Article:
Camera and Electrical Department
Wallace Chewning .... assistant camera (uncredited)
Tom Evans .... still photographer (uncredited)
Vic Jones .... gaffer (uncredited)
 
Costume and Wardrobe Department
Harry Black .... wardrobe supervisor
 
Music Department
Irvin Talbot .... conductor
George Bassman .... orchestrator (uncredited)
 
Other crew
Sam Harris .... from the stage play produced by (as Sam H. Harris)
George S. Kaufman .... from the play staged by
Hal Roach .... presenter
Budd Boetticher .... horse wrangler: second unit (uncredited)
 
Crew verified as complete


Production CompaniesDistributors

Additional Details

Also Known As:
Runtime:
106 min
Country:
Language:
Aspect Ratio:
1.37 : 1 See more »
Sound Mix:
Mono | Mono (Western Electric Mirrophonic Recording)
Certification:
Argentina:13 | Finland:K-16 | Sweden:15 | UK:PG (DVD rating) | UK:A (1940) | USA:Approved (PCA #5797)

Did You Know?

Trivia:
One of the first films to have a pre-credits opening sequence.See more »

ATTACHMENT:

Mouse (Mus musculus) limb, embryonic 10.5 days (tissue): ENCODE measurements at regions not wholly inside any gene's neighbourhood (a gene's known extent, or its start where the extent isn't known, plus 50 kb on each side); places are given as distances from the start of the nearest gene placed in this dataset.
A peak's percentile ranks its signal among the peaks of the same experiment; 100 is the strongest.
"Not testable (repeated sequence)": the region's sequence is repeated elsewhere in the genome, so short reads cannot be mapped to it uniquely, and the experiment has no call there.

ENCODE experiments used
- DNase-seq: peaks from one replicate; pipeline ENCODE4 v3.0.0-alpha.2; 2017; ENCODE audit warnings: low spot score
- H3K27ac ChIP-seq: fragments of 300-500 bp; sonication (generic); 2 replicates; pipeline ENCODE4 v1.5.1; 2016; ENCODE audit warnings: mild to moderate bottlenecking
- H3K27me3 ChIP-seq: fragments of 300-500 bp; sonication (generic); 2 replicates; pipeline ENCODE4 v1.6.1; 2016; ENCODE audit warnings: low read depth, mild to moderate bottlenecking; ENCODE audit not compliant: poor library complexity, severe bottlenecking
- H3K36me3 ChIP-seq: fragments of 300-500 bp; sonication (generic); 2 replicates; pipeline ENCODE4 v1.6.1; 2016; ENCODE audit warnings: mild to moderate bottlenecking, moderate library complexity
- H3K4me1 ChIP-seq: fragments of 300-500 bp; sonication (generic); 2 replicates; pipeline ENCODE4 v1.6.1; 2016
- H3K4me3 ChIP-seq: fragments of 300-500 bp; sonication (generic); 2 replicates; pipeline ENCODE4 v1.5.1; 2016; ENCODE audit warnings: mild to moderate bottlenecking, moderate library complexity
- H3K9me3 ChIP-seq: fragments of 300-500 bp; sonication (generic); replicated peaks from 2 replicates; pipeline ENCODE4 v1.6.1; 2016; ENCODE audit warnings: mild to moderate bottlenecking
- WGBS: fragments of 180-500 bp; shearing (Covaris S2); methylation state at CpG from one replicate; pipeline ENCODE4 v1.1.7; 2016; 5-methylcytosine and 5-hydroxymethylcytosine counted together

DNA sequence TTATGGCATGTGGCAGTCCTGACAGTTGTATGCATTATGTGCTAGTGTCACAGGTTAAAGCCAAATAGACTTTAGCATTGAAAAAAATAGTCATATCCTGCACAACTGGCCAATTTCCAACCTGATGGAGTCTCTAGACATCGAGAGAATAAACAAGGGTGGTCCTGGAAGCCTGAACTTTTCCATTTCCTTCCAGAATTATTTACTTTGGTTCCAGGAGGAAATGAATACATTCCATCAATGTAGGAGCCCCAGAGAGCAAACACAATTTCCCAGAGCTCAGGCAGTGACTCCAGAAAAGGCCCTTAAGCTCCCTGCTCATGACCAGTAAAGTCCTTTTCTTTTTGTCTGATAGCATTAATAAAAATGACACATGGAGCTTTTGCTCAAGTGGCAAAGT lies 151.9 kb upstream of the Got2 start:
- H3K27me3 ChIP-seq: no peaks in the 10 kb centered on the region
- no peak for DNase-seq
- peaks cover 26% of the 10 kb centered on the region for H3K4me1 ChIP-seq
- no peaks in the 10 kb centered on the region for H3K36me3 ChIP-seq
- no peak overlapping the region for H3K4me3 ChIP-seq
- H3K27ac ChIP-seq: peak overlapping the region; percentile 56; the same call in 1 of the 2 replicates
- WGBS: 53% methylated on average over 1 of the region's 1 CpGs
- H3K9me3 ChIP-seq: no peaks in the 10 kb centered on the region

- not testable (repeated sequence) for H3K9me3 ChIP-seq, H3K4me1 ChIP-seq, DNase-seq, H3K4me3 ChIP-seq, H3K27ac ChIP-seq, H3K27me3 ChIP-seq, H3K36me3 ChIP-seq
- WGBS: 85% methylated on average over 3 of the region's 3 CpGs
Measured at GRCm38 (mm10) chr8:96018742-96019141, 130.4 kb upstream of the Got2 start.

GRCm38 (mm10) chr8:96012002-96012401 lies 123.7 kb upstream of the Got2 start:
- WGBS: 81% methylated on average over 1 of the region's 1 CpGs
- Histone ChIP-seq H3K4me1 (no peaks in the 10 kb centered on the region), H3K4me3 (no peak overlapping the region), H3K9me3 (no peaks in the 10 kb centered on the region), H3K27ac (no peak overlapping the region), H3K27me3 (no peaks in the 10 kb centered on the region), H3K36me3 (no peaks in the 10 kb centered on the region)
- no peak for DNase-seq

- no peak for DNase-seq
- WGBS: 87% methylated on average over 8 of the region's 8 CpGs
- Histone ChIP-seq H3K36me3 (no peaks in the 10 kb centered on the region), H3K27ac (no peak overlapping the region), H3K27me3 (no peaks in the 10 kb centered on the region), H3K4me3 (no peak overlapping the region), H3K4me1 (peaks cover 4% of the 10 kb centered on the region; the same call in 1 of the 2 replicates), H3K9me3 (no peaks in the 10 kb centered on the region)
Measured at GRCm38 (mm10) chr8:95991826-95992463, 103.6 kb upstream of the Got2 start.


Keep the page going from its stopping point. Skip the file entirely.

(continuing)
Goofs:
Revealing mistakes: George and Lennie eat canned beans. The beans are heated before they open the cans, and they hold the cans barehanded.See more »
Quotes:
George Milton:[to Slim as they are washing up] It ain't so funny about me and Lennie travelin' together. We growed up together. At first I made fun of Lennie. I use to play jokes on him 'cause he was too dumb to take care of himself. He was too dumb to even know when jokes was being played on him. You know, it made me seem smart alongside of 'em.See more »
Movie Connections:
References A Chump at Oxford (1940)See more »

FAQ

How does the movie end?
How are we to interpret the ending?
How do the girls at the bar introduce themselves?
See more »
12 out of 13 people found the following review useful.
One of the best from Hollywood's greatest year, 10 March 2008
Author: JimB-4 from United States

Just saw this again. It's been one of my five or six favorite films since I was a teenager, but I hadn't seen it in years.

Wow. It really holds up. And looking at it through the eyes of someone who's been acting for thirty-odd years rather than the eyes of a teenager really makes a difference. There's some really fine work in this movie. I've never quite believed Burgess Meredith did (or could do) a day of hard labor like bucking barley in his life, and it's very tempting to think of what someone else might have done with the part. (Lewis Milestone tried to borrow first James Cagney and then Humphrey Bogart for the part. Neither would have been terribly convincing as guys who grew up in the San Joaquin Valley, and I have a hard time thinking of Bogart in the role. Cagney would have been very interesting, even if not quite right.)